Crash Bandicoot 4 is a difficult game. Negotiating this platform-hopping, crate jumping, dimension-swapping, time-slowing, enemy-infested gauntlet feels like you are learning a blistering guitar solo one note at a time, until you can almost play through it without stumbling. Almost. It’s a journey conquered inch by inch, checkpoint by checkpoint, until you stand at the end, panting, spent. Every level takes the form of attempt, die, repeat, die, repeat again. Usually, this is enough to make me bounce right off a game, but there’s something about Crash Bandicoot 4 that kept me pushing against my own ineptitude. Aiming for that zone that would see me fly from one checkpoint to the next, killing every enemy and collecting every box on the way. Only to come to a standstill at the NEXT checkpoint, then the one after THAT. My ability to break all the crates soon fell off the edge.
I’m not sure how anyone will be able to 100% this game, but I have no doubt that it will happen somewhere in this crazy world.
Crash Bandicoot 4 – for the Git Gud generation?
While Crash Bandicoot 4’s difficulty somewhat defines it, there’s an awareness from the developers that partners, children and inept reviewers will want to experience more than the opening three levels. So there are some concessions that come into play the more you engage. For example, (assuming you choose Modern Mode at the beginning of the game) and die a lot in one section, the game will first give you a shield mask upon respawn. Then, if you still keep dying, it will insert a new checkpoint. However, this can be a bit unpredictable. I found some sections just would not spawn a new checkpoint no matter how many times I perished, while other runs they showed up almost by design.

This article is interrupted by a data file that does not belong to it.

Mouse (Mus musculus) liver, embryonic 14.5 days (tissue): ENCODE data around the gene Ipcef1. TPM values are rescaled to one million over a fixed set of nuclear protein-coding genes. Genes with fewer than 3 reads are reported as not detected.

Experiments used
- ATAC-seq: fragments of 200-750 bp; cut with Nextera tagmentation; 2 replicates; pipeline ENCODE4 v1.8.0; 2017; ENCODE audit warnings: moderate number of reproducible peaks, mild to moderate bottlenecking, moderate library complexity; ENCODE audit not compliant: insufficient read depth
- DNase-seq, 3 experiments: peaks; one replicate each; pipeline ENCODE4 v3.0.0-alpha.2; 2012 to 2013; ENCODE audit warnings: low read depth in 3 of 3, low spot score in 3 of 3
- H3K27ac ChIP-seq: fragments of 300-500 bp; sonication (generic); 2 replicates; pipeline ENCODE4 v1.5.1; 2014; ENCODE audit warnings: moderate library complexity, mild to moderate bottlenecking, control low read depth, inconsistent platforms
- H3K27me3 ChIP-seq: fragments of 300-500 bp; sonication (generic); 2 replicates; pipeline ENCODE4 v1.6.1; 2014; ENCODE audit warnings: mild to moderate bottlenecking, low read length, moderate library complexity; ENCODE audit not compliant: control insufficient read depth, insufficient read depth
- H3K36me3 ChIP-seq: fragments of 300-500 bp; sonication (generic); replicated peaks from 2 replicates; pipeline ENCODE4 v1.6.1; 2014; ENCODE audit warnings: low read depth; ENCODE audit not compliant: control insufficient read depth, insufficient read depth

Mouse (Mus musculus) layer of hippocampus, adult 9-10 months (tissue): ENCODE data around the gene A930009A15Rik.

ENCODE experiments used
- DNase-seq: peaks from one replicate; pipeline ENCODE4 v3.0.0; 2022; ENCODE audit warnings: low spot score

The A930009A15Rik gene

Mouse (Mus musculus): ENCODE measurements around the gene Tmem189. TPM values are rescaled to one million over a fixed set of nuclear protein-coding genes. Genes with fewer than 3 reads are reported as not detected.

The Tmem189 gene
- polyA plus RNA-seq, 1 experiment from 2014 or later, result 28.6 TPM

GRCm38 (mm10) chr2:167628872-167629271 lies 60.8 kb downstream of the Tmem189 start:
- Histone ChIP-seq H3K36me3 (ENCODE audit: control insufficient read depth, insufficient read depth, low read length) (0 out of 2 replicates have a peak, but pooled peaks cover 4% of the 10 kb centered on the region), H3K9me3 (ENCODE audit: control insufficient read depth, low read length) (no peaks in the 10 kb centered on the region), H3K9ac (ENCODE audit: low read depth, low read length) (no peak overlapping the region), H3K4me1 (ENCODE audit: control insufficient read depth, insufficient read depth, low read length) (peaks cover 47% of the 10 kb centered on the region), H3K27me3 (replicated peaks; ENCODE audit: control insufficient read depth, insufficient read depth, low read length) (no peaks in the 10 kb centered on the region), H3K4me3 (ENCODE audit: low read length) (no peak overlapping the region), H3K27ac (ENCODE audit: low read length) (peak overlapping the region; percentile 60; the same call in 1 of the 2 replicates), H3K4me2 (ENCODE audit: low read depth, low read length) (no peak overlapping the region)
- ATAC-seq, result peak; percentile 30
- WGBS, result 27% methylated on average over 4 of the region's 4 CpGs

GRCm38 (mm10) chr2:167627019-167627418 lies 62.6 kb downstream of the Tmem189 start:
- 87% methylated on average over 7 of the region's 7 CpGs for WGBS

It helps that the world is colourful, vibrant and packed full of interesting things.
Enemies look more like toy lines than NPCs set against you, which can cause you to pause and question whether they are even open to attacks. Diamond rewards are linked to how well you do in a level and they unlock new skins, time trials and so on. Which means it’s not essential to unlock them all unless you are set on hardcore completionism. Despite the initial impossibility of smashing every crate or unlocking all the secret diamonds, you’ll still be able to continue through the game’s overworld. Which is structured as themed biomes or zones – ice world, jungle world, that kind of thing. You’ll move through the “story”, such as it is, meeting a few new characters along the way, all of whom are fully voiced. Whereas Crash himself is limited to eyebrow kinks, arm gesticulations and vocal murmurs.
Another difficulty easer is the handy circle shadow that indicates where Crash (or whichever character you are using) will land. While this does help a lot, it’s still not perfect. I found myself over- and undershooting platforms, particularly whenever I was using a mask power to move at speed. Mask powers? Yes, there are floating quantum masks that attach to you and give you powers. Such as phasing objects in and out of existence, inverting gravity, slowing down time. Or – my personal favourite – a whirlwind-storm move that lets you do huge jumps and spin around like an out-of-control top. The power masks are only available during their specified level moments, so you always feel like you are following prescribed moves rather than bring given any room to experiment with them.